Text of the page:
Oil fell, heading for its largest quarterly decline in New York since the 2008 financial crisis, as signs of slowing growth in China, the U.S. and Germany heightened concerns that fuel demand will suffer.
West Texas Intermediate futures have fallen 15 percent this quarter, the biggest drop since the three months ended Dec. 31, 2008. Chinese manufacturing fell for a third month, according to data from HSBC Holdings Plc, while Germany’s Federal Statistics office said retail sales declined the most in more than four months in August. U.S. consumer spending slowed in August as incomes declined, the Commerce Department said today. WTI’s discount to Brent oil narrowed for a sixth day, the longest streak since March 2010.
“There is a risk of slowdown in Chinese demand,” said Eugen Weinberg, head of commodities research at Commerzbank AG in Frankfurt, who forecasts Brent prices at $100 in the next quarter. “The risks to the forecast in the fourth quarter and for 2012 as a whole are to the downside.”
Crude for November delivery on the New York Mercantile Exchange fell as much as $1.59, or 1.9 percent, to $80.55 a barrel and was at $80.64 at 1:52 p.m. London time. WTI is down 9.2 percent this month.
Brent oil for November settlement fell $1.57 to $102.38 a barrel on the ICE Futures Europe exchange in London. Prices are down 9 percent this quarter.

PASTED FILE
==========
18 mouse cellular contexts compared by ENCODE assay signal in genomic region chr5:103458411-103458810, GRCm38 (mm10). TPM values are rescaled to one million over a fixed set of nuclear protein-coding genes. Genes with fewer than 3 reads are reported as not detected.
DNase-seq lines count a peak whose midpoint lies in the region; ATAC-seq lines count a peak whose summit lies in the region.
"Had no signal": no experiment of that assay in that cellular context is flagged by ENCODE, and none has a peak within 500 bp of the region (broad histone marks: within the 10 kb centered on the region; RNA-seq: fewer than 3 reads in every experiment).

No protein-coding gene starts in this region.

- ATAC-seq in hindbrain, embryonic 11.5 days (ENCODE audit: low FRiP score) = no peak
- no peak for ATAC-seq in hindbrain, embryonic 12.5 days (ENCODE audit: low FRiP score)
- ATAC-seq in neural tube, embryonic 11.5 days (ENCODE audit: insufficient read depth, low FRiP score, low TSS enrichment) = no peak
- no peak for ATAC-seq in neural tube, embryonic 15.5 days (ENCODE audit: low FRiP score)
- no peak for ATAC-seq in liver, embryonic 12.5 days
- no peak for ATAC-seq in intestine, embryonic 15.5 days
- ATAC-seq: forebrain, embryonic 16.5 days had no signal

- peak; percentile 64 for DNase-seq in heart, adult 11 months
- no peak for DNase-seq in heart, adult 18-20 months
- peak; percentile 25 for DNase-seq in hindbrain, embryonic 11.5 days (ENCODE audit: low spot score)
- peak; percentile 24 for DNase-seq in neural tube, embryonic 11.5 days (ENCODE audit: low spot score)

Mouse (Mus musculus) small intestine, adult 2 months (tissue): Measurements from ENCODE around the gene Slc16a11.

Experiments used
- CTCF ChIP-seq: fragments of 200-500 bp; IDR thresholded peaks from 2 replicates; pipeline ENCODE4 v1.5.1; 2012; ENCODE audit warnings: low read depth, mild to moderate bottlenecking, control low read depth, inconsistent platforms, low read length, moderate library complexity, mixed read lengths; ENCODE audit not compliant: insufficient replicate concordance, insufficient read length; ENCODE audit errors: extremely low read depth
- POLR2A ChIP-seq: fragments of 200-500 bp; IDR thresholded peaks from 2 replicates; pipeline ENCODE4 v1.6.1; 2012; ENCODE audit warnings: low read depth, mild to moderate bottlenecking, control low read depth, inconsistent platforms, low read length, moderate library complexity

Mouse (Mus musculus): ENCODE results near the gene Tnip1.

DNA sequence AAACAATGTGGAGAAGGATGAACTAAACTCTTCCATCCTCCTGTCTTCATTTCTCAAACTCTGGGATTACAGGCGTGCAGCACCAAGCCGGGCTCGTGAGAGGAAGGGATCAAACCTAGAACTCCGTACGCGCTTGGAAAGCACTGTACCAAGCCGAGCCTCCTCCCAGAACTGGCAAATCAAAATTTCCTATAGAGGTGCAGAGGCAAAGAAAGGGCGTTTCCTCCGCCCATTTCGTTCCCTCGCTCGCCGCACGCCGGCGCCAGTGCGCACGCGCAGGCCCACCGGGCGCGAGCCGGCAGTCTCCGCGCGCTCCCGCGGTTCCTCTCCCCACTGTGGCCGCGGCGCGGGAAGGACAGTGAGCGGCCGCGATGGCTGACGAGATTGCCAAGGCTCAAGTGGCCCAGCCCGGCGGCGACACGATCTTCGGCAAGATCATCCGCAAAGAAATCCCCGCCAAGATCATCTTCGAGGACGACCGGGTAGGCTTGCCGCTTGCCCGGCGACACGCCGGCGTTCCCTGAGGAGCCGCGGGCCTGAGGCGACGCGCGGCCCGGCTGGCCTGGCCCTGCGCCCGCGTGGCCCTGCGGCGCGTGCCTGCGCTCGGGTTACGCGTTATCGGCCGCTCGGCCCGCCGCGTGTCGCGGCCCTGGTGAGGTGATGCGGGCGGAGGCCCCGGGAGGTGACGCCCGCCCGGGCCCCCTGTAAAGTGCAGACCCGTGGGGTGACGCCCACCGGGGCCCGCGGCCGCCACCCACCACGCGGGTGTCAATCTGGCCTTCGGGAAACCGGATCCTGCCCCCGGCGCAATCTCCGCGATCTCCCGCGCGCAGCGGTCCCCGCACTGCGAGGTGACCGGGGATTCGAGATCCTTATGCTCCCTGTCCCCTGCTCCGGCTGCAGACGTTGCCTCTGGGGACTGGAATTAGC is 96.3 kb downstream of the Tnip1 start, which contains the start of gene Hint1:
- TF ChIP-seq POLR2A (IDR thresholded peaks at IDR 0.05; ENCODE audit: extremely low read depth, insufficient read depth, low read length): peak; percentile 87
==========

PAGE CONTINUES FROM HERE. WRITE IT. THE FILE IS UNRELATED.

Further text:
Brent’s premium to WTI futures narrowed to $21.74 a barrel from $21.81 at settlement yesterday. The spread climbed to a record of $26.87 on Sept. 6 as fighting in Libya reduced the availability of light, sweet crude, or oil with low density and sulfur content. Libya is now producing 300,000 barrels a day of oil, said Ali Tarhouni, the official in charge of the North African nation’s finance and oil ministries, speaking to reporters in Tripoli yesterday.
Oil may fall next week on concern that Europe’s economy is showing signs of a slowdown as governments struggle to contain their fiscal crisis and avert a Greek default, according to a Bloomberg News survey. Thirteen of 28 analysts, or 46 percent, forecast oil will decline through Oct. 7, while eight respondents, or 29 percent, predicted prices will increase.
Greek Prime Minister George Papandreou will meet French President Nicolas Sarkozy today in Paris after seeing European Union President Herman Van Rompuy in Warsaw. European leaders next week will discuss a permanent rescue fund after German lawmakers approved an expansion of the temporary European Financial Stability Facility.
Consumer spending in the U.S. slowed in August as incomes unexpectedly dropped for the first time in almost two years, Commerce Department figures showed today in Washington. Purchases rose 0.2 percent after a 0.7 percent increase the prior month.
German retail sales, adjusted for inflation and seasonal swings, slumped 2.9 from July, when they rose 0.3 percent, the Federal Statistics Office in Wiesbaden said today. Economists had forecast a 0.5 percent decline, according to the median of 18 estimates in a Bloomberg survey.
A gauge of manufacturing in China, which consumes about a tenth of the world’s oil, shrank for a third month, the longest contraction since 2009. The reading of 49.9 for the September purchasing managers’ index, released by HSBC Holdings Plc and Markit Economics today, was unchanged from August and compared with a preliminary 49.4 figure published last week. China is the world’s second largest crude consumer.